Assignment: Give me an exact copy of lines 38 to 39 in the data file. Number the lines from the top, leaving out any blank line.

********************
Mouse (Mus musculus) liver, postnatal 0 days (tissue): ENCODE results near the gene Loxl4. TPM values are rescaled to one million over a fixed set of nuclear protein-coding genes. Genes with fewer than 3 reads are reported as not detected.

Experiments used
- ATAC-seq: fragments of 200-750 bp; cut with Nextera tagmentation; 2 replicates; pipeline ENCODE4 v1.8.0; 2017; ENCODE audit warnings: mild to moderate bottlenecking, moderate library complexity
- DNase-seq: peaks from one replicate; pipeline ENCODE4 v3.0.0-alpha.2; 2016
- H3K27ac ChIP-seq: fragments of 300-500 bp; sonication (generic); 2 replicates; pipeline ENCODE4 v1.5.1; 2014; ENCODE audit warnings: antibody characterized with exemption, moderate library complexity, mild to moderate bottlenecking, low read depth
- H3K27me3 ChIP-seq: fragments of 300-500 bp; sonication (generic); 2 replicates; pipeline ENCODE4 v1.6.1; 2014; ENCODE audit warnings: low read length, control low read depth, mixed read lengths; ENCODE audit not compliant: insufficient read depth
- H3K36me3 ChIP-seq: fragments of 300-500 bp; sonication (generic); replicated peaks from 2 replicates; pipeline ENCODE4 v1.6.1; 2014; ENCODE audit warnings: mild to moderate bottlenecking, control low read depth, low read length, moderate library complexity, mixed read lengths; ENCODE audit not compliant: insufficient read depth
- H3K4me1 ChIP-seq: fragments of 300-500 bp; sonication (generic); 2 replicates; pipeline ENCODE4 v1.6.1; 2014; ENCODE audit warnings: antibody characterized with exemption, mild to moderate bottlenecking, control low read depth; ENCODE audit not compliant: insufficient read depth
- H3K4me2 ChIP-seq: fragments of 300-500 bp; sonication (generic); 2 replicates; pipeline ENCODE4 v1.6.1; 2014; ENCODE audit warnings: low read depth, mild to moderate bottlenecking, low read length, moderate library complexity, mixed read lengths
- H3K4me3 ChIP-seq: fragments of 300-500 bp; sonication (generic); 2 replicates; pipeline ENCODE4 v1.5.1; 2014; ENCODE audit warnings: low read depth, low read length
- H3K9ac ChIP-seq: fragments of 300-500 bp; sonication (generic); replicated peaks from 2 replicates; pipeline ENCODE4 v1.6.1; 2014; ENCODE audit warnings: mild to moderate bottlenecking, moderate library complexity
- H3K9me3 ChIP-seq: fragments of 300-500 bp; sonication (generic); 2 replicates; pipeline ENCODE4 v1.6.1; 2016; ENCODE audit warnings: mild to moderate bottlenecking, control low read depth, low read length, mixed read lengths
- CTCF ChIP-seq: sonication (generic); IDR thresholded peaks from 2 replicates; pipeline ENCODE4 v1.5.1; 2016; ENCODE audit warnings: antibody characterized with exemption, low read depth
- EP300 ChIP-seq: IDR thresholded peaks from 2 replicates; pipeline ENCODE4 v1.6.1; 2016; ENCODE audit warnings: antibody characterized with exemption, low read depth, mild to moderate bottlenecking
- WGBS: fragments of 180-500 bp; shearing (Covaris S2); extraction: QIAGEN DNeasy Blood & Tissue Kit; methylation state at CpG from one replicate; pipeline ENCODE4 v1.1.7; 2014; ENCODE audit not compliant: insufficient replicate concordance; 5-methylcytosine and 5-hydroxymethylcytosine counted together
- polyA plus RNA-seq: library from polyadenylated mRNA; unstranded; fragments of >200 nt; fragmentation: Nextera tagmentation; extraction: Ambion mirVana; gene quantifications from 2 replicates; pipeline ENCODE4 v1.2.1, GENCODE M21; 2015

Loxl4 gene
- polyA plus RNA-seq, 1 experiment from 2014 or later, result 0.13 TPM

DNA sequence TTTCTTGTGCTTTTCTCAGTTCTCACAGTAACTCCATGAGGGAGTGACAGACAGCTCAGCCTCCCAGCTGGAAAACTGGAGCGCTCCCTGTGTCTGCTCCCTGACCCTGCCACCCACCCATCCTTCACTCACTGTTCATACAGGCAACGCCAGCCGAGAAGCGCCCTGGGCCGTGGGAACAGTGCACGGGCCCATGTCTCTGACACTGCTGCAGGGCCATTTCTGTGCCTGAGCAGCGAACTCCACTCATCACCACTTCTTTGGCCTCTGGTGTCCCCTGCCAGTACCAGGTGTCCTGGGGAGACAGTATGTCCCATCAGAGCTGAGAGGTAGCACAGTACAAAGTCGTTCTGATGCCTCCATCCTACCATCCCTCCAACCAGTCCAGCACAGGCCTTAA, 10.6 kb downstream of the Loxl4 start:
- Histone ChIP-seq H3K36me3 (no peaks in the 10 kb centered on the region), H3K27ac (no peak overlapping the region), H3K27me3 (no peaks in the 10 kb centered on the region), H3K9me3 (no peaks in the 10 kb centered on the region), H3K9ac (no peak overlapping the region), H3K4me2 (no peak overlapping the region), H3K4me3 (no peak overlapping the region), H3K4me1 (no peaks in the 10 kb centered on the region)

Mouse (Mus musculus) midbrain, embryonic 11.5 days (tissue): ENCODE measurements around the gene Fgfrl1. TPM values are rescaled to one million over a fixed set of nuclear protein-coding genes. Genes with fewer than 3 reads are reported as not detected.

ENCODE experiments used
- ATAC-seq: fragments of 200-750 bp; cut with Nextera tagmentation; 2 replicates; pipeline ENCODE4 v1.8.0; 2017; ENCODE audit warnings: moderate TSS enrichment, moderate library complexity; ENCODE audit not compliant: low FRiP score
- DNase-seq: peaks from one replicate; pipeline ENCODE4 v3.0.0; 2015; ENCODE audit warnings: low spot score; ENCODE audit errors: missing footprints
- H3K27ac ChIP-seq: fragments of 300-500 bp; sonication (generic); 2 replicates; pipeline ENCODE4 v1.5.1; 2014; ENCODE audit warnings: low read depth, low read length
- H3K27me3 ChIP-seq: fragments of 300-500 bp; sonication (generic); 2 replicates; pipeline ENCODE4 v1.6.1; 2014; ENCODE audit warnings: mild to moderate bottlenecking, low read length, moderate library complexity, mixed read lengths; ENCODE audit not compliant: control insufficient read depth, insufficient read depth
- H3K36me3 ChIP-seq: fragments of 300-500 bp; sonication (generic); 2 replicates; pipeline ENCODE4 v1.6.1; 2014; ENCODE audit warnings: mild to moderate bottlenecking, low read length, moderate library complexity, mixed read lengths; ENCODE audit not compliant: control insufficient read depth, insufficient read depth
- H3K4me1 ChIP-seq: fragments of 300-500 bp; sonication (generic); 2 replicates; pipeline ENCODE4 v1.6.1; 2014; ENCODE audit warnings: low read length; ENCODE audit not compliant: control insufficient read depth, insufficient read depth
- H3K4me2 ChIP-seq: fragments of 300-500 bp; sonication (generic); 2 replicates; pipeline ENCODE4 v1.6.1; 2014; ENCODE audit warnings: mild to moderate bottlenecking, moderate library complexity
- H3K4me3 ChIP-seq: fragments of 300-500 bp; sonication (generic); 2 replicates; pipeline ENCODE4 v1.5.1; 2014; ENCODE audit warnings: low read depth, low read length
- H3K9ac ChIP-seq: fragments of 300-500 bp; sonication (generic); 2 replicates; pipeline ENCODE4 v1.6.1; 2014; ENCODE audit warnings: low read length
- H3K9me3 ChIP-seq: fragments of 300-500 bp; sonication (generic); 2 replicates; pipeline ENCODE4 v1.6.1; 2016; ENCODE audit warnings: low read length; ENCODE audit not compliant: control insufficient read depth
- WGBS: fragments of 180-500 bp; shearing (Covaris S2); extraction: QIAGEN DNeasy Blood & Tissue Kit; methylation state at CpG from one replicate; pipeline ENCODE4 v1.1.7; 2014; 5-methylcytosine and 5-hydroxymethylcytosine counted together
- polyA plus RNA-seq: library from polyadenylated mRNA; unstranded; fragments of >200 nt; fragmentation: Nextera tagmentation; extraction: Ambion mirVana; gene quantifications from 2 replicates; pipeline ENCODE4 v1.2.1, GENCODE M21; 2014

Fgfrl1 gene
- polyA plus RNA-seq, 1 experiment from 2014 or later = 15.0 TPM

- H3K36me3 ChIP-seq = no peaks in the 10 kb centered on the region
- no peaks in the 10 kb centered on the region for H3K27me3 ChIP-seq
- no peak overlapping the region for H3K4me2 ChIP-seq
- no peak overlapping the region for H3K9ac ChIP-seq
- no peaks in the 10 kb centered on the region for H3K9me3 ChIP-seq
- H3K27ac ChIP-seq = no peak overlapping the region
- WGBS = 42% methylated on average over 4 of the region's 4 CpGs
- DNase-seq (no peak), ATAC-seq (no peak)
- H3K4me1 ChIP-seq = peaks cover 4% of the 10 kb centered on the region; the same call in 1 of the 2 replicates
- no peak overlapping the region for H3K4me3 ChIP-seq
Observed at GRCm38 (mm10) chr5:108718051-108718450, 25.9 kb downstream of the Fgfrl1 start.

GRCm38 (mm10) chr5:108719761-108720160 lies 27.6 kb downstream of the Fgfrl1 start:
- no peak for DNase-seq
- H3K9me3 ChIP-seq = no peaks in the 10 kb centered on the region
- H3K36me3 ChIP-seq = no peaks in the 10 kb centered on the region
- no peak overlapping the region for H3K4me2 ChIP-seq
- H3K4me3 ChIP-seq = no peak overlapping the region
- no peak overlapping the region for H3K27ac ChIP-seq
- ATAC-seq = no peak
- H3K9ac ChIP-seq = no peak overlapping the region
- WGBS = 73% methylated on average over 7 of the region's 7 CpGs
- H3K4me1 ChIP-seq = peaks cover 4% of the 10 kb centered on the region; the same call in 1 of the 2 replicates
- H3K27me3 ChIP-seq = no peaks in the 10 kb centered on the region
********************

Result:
- no peaks in the 10 kb centered on the region for H3K27me3 ChIP-seq
- no peak overlapping the region for H3K4me2 ChIP-seq